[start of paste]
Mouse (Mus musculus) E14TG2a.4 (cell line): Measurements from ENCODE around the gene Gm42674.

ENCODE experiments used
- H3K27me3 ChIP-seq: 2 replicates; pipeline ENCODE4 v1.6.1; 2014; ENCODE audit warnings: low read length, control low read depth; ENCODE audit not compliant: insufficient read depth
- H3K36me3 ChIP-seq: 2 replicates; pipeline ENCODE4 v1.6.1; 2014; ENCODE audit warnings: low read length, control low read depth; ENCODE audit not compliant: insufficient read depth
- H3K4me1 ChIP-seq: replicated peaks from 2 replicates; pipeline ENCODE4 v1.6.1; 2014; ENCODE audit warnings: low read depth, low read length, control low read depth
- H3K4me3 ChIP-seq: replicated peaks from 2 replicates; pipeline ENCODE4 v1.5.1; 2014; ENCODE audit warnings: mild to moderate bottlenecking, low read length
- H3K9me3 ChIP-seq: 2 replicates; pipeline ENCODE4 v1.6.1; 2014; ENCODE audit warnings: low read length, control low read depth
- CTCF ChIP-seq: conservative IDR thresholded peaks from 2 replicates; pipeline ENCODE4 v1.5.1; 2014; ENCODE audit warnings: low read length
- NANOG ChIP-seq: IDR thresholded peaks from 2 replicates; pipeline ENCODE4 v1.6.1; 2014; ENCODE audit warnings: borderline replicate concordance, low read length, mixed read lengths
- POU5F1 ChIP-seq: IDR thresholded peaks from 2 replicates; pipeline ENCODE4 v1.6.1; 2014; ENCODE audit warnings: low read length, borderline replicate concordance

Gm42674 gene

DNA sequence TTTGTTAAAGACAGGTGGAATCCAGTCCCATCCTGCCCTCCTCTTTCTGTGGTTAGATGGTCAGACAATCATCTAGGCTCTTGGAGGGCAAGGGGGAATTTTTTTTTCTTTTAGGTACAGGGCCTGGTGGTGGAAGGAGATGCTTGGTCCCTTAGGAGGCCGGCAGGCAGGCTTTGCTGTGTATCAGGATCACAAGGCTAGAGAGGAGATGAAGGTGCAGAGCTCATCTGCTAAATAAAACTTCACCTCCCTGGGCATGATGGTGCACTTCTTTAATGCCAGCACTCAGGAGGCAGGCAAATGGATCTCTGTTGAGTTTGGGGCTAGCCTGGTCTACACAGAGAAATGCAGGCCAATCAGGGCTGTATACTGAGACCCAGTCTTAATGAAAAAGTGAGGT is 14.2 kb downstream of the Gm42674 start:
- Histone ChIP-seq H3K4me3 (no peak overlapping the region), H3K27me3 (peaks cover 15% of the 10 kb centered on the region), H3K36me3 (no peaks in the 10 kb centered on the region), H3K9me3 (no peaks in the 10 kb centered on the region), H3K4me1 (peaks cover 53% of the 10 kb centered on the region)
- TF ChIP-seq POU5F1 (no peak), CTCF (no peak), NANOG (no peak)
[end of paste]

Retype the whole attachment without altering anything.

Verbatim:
Mouse (Mus musculus) E14TG2a.4 (cell line): Measurements from ENCODE around the gene Gm42674.

ENCODE experiments used
- H3K27me3 ChIP-seq: 2 replicates; pipeline ENCODE4 v1.6.1; 2014; ENCODE audit warnings: low read length, control low read depth; ENCODE audit not compliant: insufficient read depth
- H3K36me3 ChIP-seq: 2 replicates; pipeline ENCODE4 v1.6.1; 2014; ENCODE audit warnings: low read length, control low read depth; ENCODE audit not compliant: insufficient read depth
- H3K4me1 ChIP-seq: replicated peaks from 2 replicates; pipeline ENCODE4 v1.6.1; 2014; ENCODE audit warnings: low read depth, low read length, control low read depth
- H3K4me3 ChIP-seq: replicated peaks from 2 replicates; pipeline ENCODE4 v1.5.1; 2014; ENCODE audit warnings: mild to moderate bottlenecking, low read length
- H3K9me3 ChIP-seq: 2 replicates; pipeline ENCODE4 v1.6.1; 2014; ENCODE audit warnings: low read length, control low read depth
- CTCF ChIP-seq: conservative IDR thresholded peaks from 2 replicates; pipeline ENCODE4 v1.5.1; 2014; ENCODE audit warnings: low read length
- NANOG ChIP-seq: IDR thresholded peaks from 2 replicates; pipeline ENCODE4 v1.6.1; 2014; ENCODE audit warnings: borderline replicate concordance, low read length, mixed read lengths
- POU5F1 ChIP-seq: IDR thresholded peaks from 2 replicates; pipeline ENCODE4 v1.6.1; 2014; ENCODE audit warnings: low read length, borderline replicate concordance

Gm42674 gene

DNA sequence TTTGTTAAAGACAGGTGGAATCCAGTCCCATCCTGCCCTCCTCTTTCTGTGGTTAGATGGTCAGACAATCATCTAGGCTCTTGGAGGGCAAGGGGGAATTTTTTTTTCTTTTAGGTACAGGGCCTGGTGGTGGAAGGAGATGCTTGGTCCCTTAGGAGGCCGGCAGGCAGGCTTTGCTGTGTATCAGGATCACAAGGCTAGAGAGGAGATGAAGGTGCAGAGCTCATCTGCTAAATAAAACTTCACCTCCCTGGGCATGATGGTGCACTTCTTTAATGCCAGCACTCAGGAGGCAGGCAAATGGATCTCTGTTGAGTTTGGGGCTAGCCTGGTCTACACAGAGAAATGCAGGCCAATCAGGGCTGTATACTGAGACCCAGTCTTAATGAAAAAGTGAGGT is 14.2 kb downstream of the Gm42674 start:
- Histone ChIP-seq H3K4me3 (no peak overlapping the region), H3K27me3 (peaks cover 15% of the 10 kb centered on the region), H3K36me3 (no peaks in the 10 kb centered on the region), H3K9me3 (no peaks in the 10 kb centered on the region), H3K4me1 (peaks cover 53% of the 10 kb centered on the region)
- TF ChIP-seq POU5F1 (no peak), CTCF (no peak), NANOG (no peak)